In keeping with my last post about always being yourself on the pages of your sketchbook, I offer this recent sketchbook page. It’s interesting to see how people react to what I draw. I showed this page to a friend recently and she said, “That’s a bad word, I know that word. Why would you write that in your book?” Her reaction serves as a perfect example of the misconception most people have when it comes to art and artists. The first thought that came to my mind when she asked me this was, “Why the hell not?” This is exactly what I talk about all the time; you cannot do work in order to please anyone but yourself. There’s always going to be someone who doesn’t like what you do. Fuck it, who cares, screw them, it’s not important.
In the end, being yourself is what it’s all about. Finding your own voice doesn’t come easily. For some people, it comes early, and for others, later in life. For some it never comes at all. It doesn’t matter how you find that voice, it just matters that you find it. We all start by emulating the work of someone we admire — it’s completely natural to do this. Sometimes, you do that for a long period of time because it feels right. There’s nothing wrong with that, it’s part of the process of developing. The development of talent seems to be a mystery to most people. Everyone expects you to develop by yesterday. It doesn’t work that way. Anything that’s great has, in most cases, had a long gestation period. The public in general doesn’t understand this because they don’t have the patience or perseverance to wait it out. As an artist, I feel that I’m essentially chasing a goal that is invisible to everyone else. Unfortunately, because of the time involved in developing and whatnot people tend to look down upon artists. It’s sad but true. They heap all manner of derisible adjectives upon people who don’t do the nine to five thing. What’s worse is that a lot of people will tell you how they love or support the arts while simultaneously heaping scorn upon you for doing the very thing that they claim to love and support. Recently, I watched a couple of videos that really shed some light on this topic. Throughout history many great people have been ridiculed and looked down upon for not being a raging success at 25. They videos excellent and I urge you to watch them.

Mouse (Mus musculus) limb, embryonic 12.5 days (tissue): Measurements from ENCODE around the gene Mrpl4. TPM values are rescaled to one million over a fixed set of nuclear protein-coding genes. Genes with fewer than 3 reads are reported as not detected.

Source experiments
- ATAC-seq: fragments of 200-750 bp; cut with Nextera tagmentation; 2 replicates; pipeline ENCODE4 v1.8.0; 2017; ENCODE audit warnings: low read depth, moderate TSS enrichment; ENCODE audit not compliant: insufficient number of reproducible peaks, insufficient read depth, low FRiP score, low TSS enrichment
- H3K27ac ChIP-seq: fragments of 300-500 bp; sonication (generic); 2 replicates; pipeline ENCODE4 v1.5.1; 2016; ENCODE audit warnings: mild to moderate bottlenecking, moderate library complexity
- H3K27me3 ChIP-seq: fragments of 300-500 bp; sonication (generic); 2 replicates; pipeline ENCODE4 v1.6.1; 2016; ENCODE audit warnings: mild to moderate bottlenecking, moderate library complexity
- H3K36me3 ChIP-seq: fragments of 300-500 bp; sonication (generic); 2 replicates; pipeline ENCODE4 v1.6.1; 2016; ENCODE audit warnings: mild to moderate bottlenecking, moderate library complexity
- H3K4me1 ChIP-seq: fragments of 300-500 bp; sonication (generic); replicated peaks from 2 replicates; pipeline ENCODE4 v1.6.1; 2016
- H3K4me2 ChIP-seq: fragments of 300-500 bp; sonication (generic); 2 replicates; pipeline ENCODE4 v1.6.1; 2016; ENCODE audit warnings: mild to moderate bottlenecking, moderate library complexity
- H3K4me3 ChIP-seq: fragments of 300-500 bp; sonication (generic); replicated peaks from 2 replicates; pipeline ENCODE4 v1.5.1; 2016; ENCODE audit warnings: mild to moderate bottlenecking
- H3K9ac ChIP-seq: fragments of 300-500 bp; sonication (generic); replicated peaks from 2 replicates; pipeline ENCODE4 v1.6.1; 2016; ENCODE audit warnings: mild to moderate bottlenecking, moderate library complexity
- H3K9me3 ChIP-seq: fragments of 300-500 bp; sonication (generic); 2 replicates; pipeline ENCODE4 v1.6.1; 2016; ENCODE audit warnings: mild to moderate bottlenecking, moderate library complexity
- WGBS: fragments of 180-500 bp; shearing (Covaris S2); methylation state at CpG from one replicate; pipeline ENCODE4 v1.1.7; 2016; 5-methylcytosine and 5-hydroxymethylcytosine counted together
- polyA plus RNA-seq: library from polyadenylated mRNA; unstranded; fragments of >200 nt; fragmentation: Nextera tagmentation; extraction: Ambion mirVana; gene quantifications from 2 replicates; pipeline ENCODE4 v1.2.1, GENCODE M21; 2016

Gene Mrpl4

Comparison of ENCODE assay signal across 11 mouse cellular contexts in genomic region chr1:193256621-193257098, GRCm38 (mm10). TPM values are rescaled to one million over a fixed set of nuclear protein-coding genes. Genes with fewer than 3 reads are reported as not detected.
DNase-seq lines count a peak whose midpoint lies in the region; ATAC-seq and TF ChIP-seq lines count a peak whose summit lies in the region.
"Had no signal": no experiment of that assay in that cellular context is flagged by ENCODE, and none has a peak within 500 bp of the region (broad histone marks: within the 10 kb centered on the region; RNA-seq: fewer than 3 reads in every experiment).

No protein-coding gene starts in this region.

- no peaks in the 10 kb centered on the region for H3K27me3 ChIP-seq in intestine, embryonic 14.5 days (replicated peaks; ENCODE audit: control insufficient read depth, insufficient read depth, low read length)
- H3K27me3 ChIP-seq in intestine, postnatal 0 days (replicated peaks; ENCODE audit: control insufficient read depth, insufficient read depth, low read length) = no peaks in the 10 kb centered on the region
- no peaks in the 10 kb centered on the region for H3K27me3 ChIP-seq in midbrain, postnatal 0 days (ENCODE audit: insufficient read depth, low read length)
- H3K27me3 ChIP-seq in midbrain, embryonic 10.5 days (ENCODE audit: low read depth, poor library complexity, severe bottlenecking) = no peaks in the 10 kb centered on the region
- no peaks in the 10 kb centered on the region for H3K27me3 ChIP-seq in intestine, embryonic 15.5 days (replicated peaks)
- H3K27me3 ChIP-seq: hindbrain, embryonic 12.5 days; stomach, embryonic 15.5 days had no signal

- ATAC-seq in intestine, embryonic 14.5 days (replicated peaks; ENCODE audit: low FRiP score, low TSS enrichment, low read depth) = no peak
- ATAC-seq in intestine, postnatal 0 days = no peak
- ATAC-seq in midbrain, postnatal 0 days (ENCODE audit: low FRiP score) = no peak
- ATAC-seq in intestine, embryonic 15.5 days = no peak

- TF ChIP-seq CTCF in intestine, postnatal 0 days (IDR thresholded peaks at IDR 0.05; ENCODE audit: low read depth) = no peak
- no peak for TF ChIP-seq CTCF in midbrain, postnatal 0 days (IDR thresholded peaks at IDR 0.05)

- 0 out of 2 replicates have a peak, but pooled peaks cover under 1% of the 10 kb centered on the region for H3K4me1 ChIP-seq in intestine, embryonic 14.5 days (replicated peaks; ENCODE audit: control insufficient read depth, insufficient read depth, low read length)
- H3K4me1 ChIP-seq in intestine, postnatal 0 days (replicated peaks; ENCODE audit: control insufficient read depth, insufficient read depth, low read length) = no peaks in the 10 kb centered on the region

In the end, I say this to you: follow your heart, draw every day, and never ever give up on your goals. There are always going to be those people that don’t get it. Some of them are failed artists and can’t stand the fact that you’re doing what they wanted to do and others simply don’t understand what an artist does. You will run into these types of people more than you think; it’s part of the game. Whenever I encounter one of these people I simply smile and thank the universe that I’m not in their shoes. Life is short, idiots are in abundance, and art is forever.